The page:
The policy body representing the interests of the Indian crypto industry has no plans to file a lawsuit against the Reserve Bank of India (RBI).
"We have no plans to file a contempt of court case," a spokesperson for the Internet and Mobile Association of India (IAMAI) told CoinDesk in reference to Coinbase (COIN) CEO Brian Armstrong, who had floated the idea of legal action against the Reserve Bank of India (RBI).
The Coinbase CEO sowed the seeds for a Supreme Court challenge by tweeting whether the RBI's "shadow ban" - where payment processors cut off local crypto exchanges - was a violation of a 2020 Supreme Court ruling. His tweet came after his company's ill-fated launch in India, which led to Coinbase leaving the country days later. Armstrong later pointed to "informal pressure" from the RBI as the reason for the exit.
"I don't want to comment on speculative observations made by individuals outside," RBI Governor Shaktikanta Das said later in an interview with CNBC TV 18.
Earlier in 2018, the RBI had effectively banned banks from supporting or participating in crypto transactions through a notification. However, the Supreme Court overturned that rule in early 2020.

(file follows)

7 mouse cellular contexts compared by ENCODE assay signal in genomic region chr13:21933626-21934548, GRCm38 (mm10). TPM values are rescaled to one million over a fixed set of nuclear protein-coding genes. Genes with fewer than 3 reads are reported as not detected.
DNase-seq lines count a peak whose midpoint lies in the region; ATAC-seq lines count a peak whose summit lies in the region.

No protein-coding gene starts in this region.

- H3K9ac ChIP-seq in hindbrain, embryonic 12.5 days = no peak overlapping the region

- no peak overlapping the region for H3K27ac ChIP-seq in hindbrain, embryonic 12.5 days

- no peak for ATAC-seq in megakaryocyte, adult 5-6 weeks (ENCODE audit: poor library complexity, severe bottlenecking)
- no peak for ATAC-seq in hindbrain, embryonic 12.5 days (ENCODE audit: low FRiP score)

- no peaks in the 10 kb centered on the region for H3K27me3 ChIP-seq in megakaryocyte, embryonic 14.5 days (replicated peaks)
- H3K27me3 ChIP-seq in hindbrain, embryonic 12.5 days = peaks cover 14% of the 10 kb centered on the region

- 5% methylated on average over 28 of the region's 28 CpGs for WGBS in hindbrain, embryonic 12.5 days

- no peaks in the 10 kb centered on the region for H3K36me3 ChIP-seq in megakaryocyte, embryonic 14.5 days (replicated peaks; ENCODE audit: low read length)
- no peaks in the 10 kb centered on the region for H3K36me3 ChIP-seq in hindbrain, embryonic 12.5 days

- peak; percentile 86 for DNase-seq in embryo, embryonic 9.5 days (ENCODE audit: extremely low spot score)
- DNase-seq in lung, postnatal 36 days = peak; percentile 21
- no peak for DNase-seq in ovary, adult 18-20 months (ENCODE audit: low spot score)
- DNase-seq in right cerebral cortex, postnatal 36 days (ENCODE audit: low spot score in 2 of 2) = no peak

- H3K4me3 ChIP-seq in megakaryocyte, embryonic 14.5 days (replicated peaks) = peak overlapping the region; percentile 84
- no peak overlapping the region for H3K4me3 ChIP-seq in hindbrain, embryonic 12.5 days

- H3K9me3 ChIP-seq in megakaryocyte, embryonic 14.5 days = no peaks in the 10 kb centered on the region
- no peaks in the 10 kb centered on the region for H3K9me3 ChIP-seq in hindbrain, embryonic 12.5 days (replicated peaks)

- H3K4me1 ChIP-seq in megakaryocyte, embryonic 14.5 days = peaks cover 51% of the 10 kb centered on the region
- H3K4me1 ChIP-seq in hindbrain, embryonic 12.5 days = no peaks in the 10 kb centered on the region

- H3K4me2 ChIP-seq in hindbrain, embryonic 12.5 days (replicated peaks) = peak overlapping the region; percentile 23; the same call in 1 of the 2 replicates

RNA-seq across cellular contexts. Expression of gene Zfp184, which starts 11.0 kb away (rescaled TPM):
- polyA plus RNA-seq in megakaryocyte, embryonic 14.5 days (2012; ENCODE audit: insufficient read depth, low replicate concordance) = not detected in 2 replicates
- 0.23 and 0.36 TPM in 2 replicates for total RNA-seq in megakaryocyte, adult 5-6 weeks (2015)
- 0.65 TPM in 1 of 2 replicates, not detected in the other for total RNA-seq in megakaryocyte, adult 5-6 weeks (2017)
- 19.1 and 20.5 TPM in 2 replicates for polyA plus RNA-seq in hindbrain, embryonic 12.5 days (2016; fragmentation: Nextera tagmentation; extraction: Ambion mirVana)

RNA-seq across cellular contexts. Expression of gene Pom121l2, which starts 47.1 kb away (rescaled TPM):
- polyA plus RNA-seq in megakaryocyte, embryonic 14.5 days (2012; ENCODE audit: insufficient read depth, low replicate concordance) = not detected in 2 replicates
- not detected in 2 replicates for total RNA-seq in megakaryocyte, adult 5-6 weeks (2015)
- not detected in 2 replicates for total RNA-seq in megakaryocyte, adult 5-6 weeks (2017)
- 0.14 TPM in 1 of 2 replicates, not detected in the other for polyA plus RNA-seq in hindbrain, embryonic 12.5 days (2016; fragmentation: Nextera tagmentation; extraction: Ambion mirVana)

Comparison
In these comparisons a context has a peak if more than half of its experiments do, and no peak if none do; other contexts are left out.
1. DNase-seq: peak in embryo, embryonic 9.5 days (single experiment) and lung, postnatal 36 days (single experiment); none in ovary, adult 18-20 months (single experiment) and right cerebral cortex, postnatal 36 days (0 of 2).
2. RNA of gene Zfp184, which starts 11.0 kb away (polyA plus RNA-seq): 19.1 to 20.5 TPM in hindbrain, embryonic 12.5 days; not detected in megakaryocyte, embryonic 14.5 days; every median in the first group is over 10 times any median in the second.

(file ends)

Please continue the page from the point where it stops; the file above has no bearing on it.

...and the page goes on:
For procedural reasons, legal sources say it is best for the original applicant, in this case IAMAI, to file a contempt of court action in the Supreme Court. If it is not the original petitioner, an individual entity seeking to file a contempt of court action must first demonstrate that it is an aggrieved party in the case. This is already a difficult procedural hurdle.
Sources indicate that IAMAI's position varies. While there is no disagreement among key players about IAMAI's collective decision to avoid litigation with the RBI, there are less influential players who believe that a legal challenge is the best course.
At least one person has suggested that legally, all the conditions are in place for a contempt of court challenge - which includes funding and approval of the court process - but at the moment the industry association (IAMAI) is unequivocally opposed to the idea.